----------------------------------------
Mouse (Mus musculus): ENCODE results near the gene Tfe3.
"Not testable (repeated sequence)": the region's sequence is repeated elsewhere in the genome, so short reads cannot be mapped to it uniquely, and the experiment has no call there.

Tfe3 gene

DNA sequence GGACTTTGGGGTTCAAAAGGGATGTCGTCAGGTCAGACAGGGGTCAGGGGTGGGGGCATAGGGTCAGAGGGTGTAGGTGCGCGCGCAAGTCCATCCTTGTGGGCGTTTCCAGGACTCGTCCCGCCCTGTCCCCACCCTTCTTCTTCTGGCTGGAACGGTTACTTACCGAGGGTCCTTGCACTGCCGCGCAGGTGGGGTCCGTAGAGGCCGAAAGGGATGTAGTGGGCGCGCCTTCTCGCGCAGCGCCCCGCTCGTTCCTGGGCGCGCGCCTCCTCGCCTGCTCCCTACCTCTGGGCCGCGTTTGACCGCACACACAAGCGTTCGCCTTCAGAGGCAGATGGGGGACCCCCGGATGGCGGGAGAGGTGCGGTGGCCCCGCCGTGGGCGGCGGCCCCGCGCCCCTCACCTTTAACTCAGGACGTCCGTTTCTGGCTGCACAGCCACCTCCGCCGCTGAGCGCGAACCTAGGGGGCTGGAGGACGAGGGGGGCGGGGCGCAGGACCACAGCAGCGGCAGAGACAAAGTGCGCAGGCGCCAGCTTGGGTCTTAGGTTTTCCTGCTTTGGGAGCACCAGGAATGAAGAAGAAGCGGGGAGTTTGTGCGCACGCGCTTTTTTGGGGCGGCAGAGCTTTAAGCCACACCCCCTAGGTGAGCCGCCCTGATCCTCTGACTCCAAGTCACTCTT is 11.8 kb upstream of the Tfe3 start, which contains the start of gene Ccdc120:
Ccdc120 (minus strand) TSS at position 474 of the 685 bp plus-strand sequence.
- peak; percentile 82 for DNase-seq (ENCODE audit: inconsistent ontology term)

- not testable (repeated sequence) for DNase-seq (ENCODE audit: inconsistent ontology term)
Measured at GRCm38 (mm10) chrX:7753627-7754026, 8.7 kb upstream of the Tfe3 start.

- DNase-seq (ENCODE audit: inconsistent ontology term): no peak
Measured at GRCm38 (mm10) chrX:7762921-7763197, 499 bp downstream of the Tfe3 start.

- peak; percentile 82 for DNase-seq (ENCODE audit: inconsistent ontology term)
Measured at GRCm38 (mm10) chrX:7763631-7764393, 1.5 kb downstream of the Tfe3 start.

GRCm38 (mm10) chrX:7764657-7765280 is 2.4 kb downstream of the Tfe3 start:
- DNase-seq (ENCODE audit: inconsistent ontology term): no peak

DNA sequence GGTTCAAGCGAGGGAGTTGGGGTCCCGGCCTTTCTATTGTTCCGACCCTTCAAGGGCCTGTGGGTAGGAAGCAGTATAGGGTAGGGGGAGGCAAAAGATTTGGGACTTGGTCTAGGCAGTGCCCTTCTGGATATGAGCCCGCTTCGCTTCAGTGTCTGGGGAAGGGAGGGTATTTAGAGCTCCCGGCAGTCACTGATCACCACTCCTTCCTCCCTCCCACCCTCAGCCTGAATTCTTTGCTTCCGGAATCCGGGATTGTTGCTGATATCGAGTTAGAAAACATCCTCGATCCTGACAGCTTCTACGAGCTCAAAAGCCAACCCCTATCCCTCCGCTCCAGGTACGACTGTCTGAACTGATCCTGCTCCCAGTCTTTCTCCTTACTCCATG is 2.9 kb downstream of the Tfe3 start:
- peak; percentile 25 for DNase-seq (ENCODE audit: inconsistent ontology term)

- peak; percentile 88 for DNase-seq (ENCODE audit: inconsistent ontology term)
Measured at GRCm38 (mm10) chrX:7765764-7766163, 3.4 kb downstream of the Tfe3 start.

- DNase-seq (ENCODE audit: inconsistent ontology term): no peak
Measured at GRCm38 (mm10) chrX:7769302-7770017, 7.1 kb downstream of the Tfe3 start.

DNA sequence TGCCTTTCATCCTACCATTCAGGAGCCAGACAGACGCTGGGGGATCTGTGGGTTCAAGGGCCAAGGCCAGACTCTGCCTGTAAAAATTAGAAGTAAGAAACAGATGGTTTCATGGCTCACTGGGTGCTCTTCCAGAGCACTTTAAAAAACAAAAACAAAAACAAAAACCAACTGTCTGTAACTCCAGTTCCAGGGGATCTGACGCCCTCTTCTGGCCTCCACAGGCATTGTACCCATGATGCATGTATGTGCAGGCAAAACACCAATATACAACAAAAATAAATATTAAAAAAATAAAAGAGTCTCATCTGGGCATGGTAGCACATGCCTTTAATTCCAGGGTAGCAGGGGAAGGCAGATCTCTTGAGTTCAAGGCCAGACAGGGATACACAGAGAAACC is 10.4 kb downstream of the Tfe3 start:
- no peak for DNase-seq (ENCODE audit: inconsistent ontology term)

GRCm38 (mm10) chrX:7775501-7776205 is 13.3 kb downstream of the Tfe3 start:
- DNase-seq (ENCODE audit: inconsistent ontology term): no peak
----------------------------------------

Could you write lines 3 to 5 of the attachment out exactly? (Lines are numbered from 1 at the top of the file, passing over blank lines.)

Tfe3 gene

DNA sequence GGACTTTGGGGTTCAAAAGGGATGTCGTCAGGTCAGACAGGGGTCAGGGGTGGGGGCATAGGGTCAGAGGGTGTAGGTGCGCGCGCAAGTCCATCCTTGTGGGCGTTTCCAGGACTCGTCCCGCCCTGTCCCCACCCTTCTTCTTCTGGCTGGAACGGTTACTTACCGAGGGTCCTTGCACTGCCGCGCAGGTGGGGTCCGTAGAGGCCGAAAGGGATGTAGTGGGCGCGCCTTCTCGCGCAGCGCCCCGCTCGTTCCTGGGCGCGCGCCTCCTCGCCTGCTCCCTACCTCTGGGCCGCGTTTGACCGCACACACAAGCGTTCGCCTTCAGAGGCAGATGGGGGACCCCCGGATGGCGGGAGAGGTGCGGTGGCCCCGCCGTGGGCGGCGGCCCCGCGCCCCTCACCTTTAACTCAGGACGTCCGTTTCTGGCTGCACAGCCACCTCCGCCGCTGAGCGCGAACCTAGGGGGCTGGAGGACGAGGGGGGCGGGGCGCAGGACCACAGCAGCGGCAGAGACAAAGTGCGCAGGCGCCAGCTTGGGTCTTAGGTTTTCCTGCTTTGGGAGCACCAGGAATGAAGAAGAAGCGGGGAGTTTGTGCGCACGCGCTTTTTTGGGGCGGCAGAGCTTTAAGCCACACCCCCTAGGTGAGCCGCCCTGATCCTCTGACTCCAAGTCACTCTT is 11.8 kb upstream of the Tfe3 start, which contains the start of gene Ccdc120:
Ccdc120 (minus strand) TSS at position 474 of the 685 bp plus-strand sequence.